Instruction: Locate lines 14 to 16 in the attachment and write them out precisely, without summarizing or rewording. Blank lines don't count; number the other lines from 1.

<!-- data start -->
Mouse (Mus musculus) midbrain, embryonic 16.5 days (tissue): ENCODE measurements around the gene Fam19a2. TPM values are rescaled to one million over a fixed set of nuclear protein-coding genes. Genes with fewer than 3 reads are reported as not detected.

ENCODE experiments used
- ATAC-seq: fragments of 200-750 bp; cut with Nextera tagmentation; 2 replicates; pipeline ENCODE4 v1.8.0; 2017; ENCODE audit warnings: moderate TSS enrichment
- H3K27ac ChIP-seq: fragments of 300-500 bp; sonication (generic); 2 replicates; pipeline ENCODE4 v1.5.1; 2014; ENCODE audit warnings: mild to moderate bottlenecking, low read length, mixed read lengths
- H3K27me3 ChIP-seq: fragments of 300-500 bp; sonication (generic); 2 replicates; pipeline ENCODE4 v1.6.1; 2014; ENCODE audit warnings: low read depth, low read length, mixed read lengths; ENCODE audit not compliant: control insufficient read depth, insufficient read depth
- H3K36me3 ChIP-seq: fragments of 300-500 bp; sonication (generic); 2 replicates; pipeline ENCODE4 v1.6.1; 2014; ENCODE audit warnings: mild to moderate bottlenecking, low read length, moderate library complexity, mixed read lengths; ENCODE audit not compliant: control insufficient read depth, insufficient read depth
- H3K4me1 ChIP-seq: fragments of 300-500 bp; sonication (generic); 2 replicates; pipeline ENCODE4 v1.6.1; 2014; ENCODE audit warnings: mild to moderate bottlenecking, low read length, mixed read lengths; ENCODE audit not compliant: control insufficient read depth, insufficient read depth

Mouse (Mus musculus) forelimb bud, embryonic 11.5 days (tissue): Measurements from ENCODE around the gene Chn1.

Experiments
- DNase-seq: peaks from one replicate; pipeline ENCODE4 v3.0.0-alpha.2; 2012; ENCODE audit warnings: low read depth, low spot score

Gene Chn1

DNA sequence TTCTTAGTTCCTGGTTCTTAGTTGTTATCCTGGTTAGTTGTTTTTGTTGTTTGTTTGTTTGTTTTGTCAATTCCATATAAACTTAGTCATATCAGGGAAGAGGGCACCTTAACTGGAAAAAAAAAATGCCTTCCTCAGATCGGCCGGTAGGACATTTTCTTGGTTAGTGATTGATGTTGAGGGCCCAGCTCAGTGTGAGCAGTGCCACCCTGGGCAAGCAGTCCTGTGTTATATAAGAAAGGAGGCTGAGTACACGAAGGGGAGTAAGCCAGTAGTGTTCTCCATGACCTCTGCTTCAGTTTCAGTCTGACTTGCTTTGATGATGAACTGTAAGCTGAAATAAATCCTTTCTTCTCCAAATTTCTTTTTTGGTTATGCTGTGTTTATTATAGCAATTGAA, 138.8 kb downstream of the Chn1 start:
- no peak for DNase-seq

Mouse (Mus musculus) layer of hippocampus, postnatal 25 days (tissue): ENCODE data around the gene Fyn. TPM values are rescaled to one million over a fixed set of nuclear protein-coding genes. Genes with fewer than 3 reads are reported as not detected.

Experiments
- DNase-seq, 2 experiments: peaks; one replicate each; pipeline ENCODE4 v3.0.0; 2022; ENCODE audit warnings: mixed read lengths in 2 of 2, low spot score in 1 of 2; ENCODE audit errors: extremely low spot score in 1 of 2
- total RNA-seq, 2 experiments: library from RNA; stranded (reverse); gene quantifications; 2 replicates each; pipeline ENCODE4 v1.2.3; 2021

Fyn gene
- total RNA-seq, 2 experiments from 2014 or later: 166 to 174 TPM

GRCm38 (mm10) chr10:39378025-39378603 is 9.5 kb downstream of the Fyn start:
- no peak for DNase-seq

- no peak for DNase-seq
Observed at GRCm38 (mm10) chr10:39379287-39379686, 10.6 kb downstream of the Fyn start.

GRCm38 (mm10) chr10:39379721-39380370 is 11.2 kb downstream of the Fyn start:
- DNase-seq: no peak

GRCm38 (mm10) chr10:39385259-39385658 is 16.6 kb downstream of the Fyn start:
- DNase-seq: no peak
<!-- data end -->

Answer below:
Mouse (Mus musculus) layer of hippocampus, postnatal 25 days (tissue): ENCODE data around the gene Fyn. TPM values are rescaled to one million over a fixed set of nuclear protein-coding genes. Genes with fewer than 3 reads are reported as not detected.

Experiments
- DNase-seq, 2 experiments: peaks; one replicate each; pipeline ENCODE4 v3.0.0; 2022; ENCODE audit warnings: mixed read lengths in 2 of 2, low spot score in 1 of 2; ENCODE audit errors: extremely low spot score in 1 of 2